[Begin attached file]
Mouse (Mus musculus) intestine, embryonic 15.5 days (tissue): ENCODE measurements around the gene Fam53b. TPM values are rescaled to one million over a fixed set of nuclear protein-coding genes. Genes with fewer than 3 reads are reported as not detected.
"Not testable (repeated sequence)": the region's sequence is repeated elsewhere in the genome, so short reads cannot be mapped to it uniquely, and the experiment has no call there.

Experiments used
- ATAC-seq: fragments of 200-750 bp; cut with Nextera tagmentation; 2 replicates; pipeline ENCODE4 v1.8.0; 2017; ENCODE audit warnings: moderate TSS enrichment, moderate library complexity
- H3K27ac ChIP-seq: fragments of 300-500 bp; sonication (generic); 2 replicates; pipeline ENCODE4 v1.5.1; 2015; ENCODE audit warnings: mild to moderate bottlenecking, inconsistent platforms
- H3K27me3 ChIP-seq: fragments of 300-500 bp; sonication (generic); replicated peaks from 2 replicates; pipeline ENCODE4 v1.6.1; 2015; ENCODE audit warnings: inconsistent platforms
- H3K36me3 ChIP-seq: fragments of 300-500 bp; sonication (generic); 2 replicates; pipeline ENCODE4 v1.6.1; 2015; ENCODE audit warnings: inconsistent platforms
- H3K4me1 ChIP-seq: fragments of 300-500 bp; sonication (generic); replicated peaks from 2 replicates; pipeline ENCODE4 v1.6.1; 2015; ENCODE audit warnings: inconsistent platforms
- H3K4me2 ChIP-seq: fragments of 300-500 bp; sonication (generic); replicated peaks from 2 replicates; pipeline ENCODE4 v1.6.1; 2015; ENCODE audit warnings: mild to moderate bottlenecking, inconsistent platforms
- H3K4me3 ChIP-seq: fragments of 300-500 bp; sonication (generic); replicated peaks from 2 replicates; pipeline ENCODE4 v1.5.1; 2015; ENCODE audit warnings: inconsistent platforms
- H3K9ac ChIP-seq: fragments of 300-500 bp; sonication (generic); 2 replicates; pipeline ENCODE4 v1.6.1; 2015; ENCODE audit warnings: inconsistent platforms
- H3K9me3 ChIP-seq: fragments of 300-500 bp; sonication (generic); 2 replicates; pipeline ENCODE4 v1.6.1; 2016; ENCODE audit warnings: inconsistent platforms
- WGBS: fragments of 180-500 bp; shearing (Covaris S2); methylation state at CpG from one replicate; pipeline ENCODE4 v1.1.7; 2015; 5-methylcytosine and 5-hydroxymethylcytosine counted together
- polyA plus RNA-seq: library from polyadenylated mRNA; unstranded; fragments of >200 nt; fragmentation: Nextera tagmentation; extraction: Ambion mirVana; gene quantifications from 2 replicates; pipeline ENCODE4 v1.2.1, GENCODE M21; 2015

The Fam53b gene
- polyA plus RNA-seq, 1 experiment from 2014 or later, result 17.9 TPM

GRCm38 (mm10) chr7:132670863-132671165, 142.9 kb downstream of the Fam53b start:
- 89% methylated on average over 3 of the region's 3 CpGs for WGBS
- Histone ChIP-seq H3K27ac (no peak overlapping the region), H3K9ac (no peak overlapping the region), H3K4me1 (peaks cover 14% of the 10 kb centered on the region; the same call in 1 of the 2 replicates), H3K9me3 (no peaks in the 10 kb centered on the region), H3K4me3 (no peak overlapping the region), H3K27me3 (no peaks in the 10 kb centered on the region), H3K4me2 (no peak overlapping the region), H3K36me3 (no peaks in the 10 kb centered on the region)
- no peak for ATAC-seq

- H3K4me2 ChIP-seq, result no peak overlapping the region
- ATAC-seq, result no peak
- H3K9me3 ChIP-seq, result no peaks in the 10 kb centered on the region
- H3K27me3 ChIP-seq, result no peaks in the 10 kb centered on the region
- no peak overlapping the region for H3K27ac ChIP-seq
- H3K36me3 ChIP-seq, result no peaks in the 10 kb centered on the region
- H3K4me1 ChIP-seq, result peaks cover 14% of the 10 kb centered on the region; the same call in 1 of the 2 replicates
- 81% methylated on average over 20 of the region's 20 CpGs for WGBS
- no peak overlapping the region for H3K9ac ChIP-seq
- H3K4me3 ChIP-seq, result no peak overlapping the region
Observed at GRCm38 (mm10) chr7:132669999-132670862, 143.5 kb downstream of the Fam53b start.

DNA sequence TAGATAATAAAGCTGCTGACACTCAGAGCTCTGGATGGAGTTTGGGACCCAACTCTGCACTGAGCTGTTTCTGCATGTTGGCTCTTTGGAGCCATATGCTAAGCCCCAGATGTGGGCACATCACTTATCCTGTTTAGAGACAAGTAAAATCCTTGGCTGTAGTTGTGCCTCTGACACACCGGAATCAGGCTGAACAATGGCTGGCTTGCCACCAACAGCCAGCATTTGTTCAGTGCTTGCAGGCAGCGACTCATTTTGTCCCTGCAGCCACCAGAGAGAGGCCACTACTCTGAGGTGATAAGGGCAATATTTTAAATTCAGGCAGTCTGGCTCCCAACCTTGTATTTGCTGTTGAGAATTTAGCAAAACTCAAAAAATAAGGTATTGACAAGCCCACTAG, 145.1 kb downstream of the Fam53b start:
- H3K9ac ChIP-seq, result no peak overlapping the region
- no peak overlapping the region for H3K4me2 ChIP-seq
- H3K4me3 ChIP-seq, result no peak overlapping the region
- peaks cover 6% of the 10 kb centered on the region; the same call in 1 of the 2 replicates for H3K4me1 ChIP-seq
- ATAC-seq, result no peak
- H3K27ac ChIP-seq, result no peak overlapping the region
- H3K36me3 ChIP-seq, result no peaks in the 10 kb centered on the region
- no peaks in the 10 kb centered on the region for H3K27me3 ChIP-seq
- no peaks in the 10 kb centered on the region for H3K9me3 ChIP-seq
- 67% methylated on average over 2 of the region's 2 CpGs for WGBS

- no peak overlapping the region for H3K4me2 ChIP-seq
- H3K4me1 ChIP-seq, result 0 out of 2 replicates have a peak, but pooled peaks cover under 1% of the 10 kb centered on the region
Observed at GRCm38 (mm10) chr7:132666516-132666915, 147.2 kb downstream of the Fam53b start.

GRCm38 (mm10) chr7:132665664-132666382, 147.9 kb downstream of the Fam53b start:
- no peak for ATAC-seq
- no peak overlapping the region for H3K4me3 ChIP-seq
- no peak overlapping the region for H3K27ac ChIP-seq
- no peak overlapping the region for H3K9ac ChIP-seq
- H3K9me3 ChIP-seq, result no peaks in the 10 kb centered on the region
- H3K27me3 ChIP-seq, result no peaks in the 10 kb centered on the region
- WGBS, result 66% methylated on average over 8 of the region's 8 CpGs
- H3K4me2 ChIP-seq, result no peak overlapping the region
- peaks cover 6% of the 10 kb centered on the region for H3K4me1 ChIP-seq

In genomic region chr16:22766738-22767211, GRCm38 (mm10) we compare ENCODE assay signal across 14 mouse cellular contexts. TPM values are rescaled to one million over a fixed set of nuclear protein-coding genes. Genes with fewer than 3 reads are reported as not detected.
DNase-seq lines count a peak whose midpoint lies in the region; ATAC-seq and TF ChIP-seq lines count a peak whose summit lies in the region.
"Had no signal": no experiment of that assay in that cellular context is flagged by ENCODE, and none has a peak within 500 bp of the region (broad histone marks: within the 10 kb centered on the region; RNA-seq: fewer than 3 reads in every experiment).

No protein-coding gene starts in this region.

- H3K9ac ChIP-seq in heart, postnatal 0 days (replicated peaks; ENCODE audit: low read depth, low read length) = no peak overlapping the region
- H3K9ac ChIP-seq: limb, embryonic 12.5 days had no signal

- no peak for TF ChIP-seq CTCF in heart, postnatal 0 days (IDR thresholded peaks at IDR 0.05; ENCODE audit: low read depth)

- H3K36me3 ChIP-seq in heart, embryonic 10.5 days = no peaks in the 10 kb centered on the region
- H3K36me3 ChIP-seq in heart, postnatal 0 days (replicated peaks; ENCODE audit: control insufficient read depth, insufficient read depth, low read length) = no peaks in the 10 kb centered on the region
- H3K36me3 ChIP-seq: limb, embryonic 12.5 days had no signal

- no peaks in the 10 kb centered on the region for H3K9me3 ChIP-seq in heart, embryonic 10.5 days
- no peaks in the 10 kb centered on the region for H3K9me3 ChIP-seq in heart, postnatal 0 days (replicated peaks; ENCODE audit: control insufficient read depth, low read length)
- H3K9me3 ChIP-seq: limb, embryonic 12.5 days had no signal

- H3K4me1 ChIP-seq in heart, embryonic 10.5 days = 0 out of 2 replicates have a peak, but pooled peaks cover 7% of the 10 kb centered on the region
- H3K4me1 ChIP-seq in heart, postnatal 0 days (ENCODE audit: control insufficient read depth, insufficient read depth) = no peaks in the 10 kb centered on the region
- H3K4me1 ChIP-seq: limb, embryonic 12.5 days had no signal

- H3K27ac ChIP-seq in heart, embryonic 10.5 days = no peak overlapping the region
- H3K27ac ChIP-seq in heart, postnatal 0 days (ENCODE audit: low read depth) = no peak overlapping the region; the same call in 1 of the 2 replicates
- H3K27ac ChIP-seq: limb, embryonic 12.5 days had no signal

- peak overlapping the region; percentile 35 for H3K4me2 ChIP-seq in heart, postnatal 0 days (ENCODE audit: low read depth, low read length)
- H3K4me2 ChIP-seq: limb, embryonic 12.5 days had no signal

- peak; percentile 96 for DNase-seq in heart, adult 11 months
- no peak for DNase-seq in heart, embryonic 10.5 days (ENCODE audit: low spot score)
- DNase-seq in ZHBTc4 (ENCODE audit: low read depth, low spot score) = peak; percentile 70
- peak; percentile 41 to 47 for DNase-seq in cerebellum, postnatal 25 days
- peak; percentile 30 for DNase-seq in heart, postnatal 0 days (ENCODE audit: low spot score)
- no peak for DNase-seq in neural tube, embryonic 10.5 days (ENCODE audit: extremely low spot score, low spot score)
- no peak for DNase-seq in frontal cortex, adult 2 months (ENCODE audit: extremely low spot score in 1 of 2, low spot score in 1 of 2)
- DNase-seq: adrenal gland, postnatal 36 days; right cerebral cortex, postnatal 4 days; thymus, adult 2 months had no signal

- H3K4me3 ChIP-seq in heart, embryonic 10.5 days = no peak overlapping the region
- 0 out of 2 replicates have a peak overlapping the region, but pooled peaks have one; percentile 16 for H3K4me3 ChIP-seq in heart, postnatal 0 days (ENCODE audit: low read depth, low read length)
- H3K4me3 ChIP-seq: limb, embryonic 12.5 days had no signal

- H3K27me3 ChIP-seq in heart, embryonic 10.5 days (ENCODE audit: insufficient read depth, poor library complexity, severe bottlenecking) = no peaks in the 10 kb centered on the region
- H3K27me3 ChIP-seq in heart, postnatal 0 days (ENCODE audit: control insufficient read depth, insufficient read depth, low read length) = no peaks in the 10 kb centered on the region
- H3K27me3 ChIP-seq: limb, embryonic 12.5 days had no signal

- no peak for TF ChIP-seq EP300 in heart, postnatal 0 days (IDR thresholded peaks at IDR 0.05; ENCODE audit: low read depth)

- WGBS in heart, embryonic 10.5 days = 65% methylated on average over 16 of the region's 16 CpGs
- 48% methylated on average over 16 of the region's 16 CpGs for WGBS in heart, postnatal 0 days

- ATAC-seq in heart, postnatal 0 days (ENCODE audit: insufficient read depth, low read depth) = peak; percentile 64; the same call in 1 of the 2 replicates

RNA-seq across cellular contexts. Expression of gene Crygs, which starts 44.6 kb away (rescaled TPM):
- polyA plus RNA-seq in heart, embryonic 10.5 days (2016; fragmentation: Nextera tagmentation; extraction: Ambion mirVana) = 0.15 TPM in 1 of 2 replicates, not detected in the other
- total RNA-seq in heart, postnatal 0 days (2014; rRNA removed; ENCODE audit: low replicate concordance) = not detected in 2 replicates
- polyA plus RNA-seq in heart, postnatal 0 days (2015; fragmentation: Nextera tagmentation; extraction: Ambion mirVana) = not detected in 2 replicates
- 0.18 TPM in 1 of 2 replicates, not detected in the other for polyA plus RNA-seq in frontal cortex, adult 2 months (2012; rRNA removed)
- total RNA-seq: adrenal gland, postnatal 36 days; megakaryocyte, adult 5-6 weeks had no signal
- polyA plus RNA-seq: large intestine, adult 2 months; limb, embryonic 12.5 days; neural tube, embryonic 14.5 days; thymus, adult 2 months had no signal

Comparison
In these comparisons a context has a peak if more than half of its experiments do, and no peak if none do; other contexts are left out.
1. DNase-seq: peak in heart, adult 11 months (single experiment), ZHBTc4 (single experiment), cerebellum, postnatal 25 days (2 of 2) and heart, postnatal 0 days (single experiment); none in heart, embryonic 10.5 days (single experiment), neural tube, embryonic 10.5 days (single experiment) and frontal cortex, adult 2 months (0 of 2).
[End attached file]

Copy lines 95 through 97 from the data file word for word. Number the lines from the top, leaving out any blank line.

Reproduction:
RNA-seq across cellular contexts. Expression of gene Crygs, which starts 44.6 kb away (rescaled TPM):
- polyA plus RNA-seq in heart, embryonic 10.5 days (2016; fragmentation: Nextera tagmentation; extraction: Ambion mirVana) = 0.15 TPM in 1 of 2 replicates, not detected in the other
- total RNA-seq in heart, postnatal 0 days (2014; rRNA removed; ENCODE audit: low replicate concordance) = not detected in 2 replicates